2009 East Central Writing Centers Association Conference—Purdue University
“The Leader (Director) of the Pack” by Fern Kory
“Helping Student Negotiate Dialect in the Writing Center” by Kristie McDuffie
“Where to Go from HERE: ELL at EIU” by Andrew Eichel
2010 East Central Writing Centers Association Conference—Michigan State University
Session “Words, Words, Words: Diction and Ethos
“Invitation to the Writing Center” by John Stromski
“You’ve Come to the Wrong Place” by Jamie Van Allen
“Questions & Directions” by Jamie Patton
Session “Metaphors Working in the Writing Center: It’s Like This”
“Hands-on Metaphors” by Fern Kory
“Becoming a Better Writer is Like Playing a Video Game” by Laura Gallardo
“Kairos in Tutoring is Like Mujen in Martial Arts” by John Klyczek
“Chaos and Kairos in the Writing Center: A Convergence of Classical Rhetoric” by Tim Taylor
2010 International Writing Centers Association Conference—Baltimore, Maryland
“Cultivating Practical Wisdom Through Blogs and Tutor Training—Harbors for Enacting Phronesis” by Tim Taylor
2011 Allerton English Articulation Conference
Group Session “Reading the Writer: What We Hear in the Writing Center” by Ken Webb, Rashelle Spear, and Jennifer Hudson
2011 Midwest Writing Centers Association Conference
Tim Taylor, “Connecting Burke’s Pentad, Identification, and Terministic Screens to Writing Center Praxis”
Fern Kory, “Ethos & Assessment: Reading & Evaluating Session Evaluations”
Luke Kingery, “The Show Must Go On: Creating Podcasts to Generate and/or Refine Student Writing”
Kenny Webb and Jennifer Hudson, “Penny for Your Thoughts: Modeling Collaboration for the Writing Center”
Rashelle Spear and Philip Gallagher, “Performance Theory in the Writing Center: A Dramatic Session Suggestion”
As the WC practicum syllabus changed over the years, two particular revisions stand out: focusing on genre awareness and using second-language articles earlier and more often to more fully support English language learners (ELL). During that time period, Eastern had a progressive influx of international students, a very good trend.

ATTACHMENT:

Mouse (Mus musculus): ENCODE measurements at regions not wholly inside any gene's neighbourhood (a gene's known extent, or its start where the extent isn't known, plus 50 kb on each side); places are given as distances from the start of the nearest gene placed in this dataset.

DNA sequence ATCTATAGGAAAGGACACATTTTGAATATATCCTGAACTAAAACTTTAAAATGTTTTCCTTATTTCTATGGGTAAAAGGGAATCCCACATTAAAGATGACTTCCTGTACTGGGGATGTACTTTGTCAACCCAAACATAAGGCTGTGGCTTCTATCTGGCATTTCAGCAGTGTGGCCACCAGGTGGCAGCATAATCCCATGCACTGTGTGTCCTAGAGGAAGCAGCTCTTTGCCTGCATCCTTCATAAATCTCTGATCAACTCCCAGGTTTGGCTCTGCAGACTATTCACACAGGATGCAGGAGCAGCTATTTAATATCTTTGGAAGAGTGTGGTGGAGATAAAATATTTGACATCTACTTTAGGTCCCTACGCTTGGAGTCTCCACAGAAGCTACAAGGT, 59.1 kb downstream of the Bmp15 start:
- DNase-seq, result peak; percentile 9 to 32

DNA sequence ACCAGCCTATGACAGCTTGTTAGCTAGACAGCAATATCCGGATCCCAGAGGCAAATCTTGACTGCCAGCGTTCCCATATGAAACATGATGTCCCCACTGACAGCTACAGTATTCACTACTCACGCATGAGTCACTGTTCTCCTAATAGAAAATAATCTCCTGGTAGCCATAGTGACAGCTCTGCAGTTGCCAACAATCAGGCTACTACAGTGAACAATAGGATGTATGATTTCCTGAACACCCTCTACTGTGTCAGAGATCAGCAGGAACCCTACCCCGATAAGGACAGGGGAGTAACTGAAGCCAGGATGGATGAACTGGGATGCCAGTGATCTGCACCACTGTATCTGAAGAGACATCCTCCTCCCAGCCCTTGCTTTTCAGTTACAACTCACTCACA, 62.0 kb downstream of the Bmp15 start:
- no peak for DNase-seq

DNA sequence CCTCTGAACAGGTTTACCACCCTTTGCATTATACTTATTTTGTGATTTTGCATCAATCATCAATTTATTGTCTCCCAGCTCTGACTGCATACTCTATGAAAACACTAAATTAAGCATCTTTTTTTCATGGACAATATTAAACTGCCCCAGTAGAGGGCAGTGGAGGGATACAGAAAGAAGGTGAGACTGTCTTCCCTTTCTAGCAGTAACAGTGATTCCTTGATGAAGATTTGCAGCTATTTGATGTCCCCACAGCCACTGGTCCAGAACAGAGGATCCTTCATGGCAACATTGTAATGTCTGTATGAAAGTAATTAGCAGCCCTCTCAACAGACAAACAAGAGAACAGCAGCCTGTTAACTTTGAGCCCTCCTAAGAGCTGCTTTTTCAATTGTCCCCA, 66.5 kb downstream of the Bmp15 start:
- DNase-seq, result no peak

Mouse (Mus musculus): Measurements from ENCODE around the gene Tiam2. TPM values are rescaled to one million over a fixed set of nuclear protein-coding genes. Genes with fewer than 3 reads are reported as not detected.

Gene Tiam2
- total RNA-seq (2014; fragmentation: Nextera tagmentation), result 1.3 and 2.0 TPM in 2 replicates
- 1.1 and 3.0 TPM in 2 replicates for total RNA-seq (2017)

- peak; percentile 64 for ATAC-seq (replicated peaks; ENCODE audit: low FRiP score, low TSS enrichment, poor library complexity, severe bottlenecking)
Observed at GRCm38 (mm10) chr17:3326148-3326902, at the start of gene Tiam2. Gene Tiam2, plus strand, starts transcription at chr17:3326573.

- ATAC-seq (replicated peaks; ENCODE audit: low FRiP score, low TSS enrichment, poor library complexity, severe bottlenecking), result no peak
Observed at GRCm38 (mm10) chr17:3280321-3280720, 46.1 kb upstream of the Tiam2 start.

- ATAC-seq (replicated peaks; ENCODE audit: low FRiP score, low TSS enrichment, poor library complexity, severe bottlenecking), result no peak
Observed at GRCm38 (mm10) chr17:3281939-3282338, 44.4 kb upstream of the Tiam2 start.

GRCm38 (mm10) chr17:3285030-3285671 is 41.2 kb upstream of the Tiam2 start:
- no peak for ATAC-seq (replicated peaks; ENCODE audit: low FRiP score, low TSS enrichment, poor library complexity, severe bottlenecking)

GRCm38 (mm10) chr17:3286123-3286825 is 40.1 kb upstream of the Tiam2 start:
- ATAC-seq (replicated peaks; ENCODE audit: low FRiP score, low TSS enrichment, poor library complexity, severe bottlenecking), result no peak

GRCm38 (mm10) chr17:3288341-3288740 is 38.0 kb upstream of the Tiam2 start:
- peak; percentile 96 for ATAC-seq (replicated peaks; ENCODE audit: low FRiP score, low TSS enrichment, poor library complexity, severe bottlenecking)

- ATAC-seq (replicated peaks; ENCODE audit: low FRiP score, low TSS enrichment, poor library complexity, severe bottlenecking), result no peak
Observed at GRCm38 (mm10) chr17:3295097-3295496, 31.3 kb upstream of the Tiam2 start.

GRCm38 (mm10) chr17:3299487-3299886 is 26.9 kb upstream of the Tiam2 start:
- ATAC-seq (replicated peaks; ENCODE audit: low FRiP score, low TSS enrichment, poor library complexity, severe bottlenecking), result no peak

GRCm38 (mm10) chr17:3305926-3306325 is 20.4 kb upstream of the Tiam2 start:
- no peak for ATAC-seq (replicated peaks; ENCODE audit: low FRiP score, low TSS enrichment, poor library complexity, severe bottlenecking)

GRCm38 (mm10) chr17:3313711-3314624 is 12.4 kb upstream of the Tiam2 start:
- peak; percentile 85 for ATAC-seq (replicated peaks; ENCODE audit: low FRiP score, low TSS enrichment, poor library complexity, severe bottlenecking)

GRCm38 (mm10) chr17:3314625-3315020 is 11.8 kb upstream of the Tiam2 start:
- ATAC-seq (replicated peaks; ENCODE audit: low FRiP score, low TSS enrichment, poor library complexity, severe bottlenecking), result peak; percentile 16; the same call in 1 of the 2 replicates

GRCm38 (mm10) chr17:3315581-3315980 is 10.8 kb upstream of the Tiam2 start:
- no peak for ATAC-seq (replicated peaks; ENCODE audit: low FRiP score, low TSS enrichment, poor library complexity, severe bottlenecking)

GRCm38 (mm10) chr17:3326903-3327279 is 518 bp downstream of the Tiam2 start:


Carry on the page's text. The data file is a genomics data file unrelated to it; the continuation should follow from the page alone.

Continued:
One of our consultants, Ashok Bhusal, who was an international student, wrote his master’s thesis, Genre Awareness in the Writing Center, based on interviews with EIU writing consultants and an examination of typical tutor-training textbooks used in practicum courses. I hope his research influences practices in the EIU WC to this day.
One of my favorite writing projects I’ve ever worked on was a collaborative one, which is fitting for an article about writing center practice. Fern Kory, Kristie McDuffie, Nia Klein, Devin Black, Serena Blount, and I published “Kairotic Moments in the Writing Center” in the fall 2009 issue of Praxis: A Writing Center Journal.
That article is emblematic of my interest in the intersections between rhetorical principles (kairos, the Aristotelian proofs, phronesis, Burkean identification, et al.) and writing center work. Writing centers are rich sites where spoken and written communication play together for the purpose of producing not only a better writer but also a stronger document. Instead of espousing Stephen North’s oft-cited dictum of “"our job is to produce better writers, not better writing," I believe in a both/and approach.
Working as a WC Director made me jealous of writing consultants’ experience. Alumni of our graduate program often cite how valuable their work in the WC was for them personally and professionally. Before I started teaching back in the mid-90s (a truly glorious decade), I didn’t have the advantage of working in a WC. I had experience visiting one, but if I had experience as a writing consultant like EIU graduate assistants receive, I am confident I would have had fewer teaching mistakes when I taught at Truman State, the University of Alabama, and St. Louis Community College at Meramec.
As the WC’s website states, “The Writing Center of Eastern Illinois University is a place where students can develop as writers and thinkers. We are committed to working with students from all disciplines, majors, and academic backgrounds at any stage of the writing process.”
Unfortunately, some faculty members and students still might see going to the WC as a sign of weakness.
In reality, using the writing center is a sign of intelligence.